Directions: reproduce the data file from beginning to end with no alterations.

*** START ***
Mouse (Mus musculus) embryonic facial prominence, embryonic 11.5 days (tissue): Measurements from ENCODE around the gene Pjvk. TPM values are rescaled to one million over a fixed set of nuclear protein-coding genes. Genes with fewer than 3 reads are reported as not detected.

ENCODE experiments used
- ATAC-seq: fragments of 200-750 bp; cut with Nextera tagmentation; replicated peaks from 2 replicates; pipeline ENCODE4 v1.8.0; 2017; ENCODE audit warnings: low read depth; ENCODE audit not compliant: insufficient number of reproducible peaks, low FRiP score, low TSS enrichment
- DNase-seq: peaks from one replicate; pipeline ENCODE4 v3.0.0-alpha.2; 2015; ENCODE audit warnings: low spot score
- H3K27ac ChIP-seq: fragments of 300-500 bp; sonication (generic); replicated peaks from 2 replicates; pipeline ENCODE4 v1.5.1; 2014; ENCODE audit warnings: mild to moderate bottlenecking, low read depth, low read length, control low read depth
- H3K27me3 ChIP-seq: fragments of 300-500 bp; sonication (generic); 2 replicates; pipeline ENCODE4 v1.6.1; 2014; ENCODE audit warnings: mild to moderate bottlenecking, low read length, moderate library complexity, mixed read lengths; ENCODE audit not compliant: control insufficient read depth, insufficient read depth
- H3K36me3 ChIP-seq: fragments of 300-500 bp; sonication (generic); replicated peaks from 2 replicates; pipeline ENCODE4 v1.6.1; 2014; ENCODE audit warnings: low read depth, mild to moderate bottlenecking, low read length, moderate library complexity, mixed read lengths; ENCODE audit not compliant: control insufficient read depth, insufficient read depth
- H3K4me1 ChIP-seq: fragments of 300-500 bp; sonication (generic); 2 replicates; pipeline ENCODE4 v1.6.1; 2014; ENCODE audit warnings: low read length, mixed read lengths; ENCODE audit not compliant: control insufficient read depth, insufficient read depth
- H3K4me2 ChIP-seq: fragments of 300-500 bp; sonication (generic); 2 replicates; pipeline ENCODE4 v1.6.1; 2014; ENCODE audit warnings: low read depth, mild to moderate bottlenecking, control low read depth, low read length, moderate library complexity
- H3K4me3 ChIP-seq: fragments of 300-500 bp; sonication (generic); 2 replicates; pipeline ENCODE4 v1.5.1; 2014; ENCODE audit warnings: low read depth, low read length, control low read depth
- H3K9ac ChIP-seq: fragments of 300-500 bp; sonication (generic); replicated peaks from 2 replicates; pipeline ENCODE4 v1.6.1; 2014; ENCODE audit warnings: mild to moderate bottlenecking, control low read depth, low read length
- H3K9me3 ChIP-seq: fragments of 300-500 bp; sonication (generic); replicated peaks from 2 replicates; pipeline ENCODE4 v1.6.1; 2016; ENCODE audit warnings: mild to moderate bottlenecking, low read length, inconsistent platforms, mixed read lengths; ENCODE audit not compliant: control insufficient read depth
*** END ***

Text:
Mouse (Mus musculus) embryonic facial prominence, embryonic 11.5 days (tissue): Measurements from ENCODE around the gene Pjvk. TPM values are rescaled to one million over a fixed set of nuclear protein-coding genes. Genes with fewer than 3 reads are reported as not detected.

ENCODE experiments used
- ATAC-seq: fragments of 200-750 bp; cut with Nextera tagmentation; replicated peaks from 2 replicates; pipeline ENCODE4 v1.8.0; 2017; ENCODE audit warnings: low read depth; ENCODE audit not compliant: insufficient number of reproducible peaks, low FRiP score, low TSS enrichment
- DNase-seq: peaks from one replicate; pipeline ENCODE4 v3.0.0-alpha.2; 2015; ENCODE audit warnings: low spot score
- H3K27ac ChIP-seq: fragments of 300-500 bp; sonication (generic); replicated peaks from 2 replicates; pipeline ENCODE4 v1.5.1; 2014; ENCODE audit warnings: mild to moderate bottlenecking, low read depth, low read length, control low read depth
- H3K27me3 ChIP-seq: fragments of 300-500 bp; sonication (generic); 2 replicates; pipeline ENCODE4 v1.6.1; 2014; ENCODE audit warnings: mild to moderate bottlenecking, low read length, moderate library complexity, mixed read lengths; ENCODE audit not compliant: control insufficient read depth, insufficient read depth
- H3K36me3 ChIP-seq: fragments of 300-500 bp; sonication (generic); replicated peaks from 2 replicates; pipeline ENCODE4 v1.6.1; 2014; ENCODE audit warnings: low read depth, mild to moderate bottlenecking, low read length, moderate library complexity, mixed read lengths; ENCODE audit not compliant: control insufficient read depth, insufficient read depth
- H3K4me1 ChIP-seq: fragments of 300-500 bp; sonication (generic); 2 replicates; pipeline ENCODE4 v1.6.1; 2014; ENCODE audit warnings: low read length, mixed read lengths; ENCODE audit not compliant: control insufficient read depth, insufficient read depth
- H3K4me2 ChIP-seq: fragments of 300-500 bp; sonication (generic); 2 replicates; pipeline ENCODE4 v1.6.1; 2014; ENCODE audit warnings: low read depth, mild to moderate bottlenecking, control low read depth, low read length, moderate library complexity
- H3K4me3 ChIP-seq: fragments of 300-500 bp; sonication (generic); 2 replicates; pipeline ENCODE4 v1.5.1; 2014; ENCODE audit warnings: low read depth, low read length, control low read depth
- H3K9ac ChIP-seq: fragments of 300-500 bp; sonication (generic); replicated peaks from 2 replicates; pipeline ENCODE4 v1.6.1; 2014; ENCODE audit warnings: mild to moderate bottlenecking, control low read depth, low read length
- H3K9me3 ChIP-seq: fragments of 300-500 bp; sonication (generic); replicated peaks from 2 replicates; pipeline ENCODE4 v1.6.1; 2016; ENCODE audit warnings: mild to moderate bottlenecking, low read length, inconsistent platforms, mixed read lengths; ENCODE audit not compliant: control insufficient read depth